A man who was wrongfully sentenced to death and spent 11 years in prison before gaining his freedom, is to be compensated by the state.
This follows a ruling by the Supreme Court ordering the state to pay Wisdom Sarbah a 60-year-old farmer GH¢35,000 compensation.
Sarbah was arrested and detained in 1993, sentenced in September 2003 and released from the Nsawam Prison and acquitted by the Court of Appeal on January 20, 2004.
The appellant battled for 22 years, from the time of his detention through to his trial, acquittal and subsequent compensation by the Supreme Court.
Wisdom was remanded for nine years, before his incarceration in 2009 by the Accra High Court (Division Five).
A five-member Supreme Court panel, presided over by the Chief Justice, Mrs. Georgina Theodora Wood, held that the appellant did nothing wrong to warrant conviction.
Wisdom and his younger brother, Matthew Kwame Sarbah, were arrested for allegedly murdering a neighbour. They were said to have inflicted machete wounds on the deceased; which Wisdom denied.
The prosecution is said to have neglected Matthew’s confession that Wisdom was nowhere near at the time of the murder.
Kwame is still in custody.
Wisdom’s appeal for compensation at the same court was rejected which prompted him to seek redress at the Supreme Court.
Unanimously granting the application for compensation filed by Ahuma Ocansey, counsel for Wisdom, the court averred that the prosecution’s investigations were wishy-washy, incongruous and a curtailment of the appellant’s fundamental human rights.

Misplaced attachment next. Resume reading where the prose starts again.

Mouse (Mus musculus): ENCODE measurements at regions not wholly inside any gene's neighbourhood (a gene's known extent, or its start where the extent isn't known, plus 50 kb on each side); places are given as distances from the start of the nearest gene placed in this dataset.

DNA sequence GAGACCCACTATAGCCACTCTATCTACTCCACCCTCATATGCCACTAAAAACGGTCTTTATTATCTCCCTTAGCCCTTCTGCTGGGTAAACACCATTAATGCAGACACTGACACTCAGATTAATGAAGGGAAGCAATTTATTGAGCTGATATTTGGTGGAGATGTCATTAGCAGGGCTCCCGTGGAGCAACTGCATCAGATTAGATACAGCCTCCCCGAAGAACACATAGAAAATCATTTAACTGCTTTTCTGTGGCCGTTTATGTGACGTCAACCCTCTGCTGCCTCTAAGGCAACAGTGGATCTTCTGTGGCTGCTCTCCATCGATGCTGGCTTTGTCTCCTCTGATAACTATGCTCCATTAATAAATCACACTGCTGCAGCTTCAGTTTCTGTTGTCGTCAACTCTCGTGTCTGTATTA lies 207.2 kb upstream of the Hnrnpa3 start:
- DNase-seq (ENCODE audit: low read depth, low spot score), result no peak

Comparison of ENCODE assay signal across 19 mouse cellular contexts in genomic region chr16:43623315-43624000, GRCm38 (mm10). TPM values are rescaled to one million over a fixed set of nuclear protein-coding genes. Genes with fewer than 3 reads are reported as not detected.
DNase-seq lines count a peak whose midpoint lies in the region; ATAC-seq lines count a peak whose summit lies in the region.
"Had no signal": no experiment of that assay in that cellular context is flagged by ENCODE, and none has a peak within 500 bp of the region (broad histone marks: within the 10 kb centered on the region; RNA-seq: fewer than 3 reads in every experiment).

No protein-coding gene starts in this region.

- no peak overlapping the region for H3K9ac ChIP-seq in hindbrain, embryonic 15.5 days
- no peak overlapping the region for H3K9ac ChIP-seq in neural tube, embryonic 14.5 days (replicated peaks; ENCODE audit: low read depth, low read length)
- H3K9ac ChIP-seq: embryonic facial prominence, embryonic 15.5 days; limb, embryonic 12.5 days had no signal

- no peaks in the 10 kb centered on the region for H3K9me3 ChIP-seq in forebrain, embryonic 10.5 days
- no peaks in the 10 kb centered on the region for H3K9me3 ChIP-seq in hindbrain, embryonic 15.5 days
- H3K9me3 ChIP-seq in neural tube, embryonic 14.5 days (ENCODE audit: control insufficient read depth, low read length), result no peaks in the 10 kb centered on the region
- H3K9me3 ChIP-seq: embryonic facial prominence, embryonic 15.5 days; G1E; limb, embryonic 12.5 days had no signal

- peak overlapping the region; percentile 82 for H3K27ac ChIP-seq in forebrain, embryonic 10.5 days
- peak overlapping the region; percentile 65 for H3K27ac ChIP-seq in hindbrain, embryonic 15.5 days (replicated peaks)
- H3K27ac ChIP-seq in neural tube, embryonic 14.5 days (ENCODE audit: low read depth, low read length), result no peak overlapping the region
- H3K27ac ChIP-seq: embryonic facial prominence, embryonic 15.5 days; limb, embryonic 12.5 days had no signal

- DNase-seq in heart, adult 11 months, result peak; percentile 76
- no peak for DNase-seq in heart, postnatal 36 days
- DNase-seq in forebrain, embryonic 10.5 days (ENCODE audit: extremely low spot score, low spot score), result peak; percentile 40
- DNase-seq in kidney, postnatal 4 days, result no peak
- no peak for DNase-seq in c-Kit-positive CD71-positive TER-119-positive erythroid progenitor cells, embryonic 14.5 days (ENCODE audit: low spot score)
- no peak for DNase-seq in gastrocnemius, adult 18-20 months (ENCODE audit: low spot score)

The Justices said the ruling would not open the floodgates for litigations in matters of such nature because the parameters in arriving at the decision were clearly defined.
Making references to Article 14(7) of the 1992 Constitution, the Judges maintained that their verdict was discretionary, noting that the said provision was silent on whether to grant compensation or not, because of the use of the word “may”.
Article 14(7) of the 1992 Constitution states “Where a person who has served the whole, or part of his sentence is acquitted on appeal by a court, other than the Supreme Court, the court may certify to the Supreme Court that the person acquitted be paid compensation; and the Supreme Court may, upon examination of all the facts and the certificate of the court concerned, award such compensation as it may think fit; or, where the acquittal is by the Supreme Court, it may order compensation to be paid to the person acquitted”.
Appearing dejected, pale and traumatised in a moth-eaten dress, Wisdom told The Ghanaian Times that he was psychologically and emotionally traumatised.
Wisdom, who now walks with the aid of a stick, said that was not his condition prior to his conviction, that his health deteriorated due to the number of years he spent on remand.
“My brother, I have lost everything since the court convicted me. I am frozen and horribly maimed, that is the reason why I struggle to walk,” he lamented.
Mr. Ocansey Ahuma described the ruling as pioneering, a consolidation of democracy, the rule of law and entrenchment of the fundamental human rights of people.
By Malik Sullemana & Felix Akaho Jnr.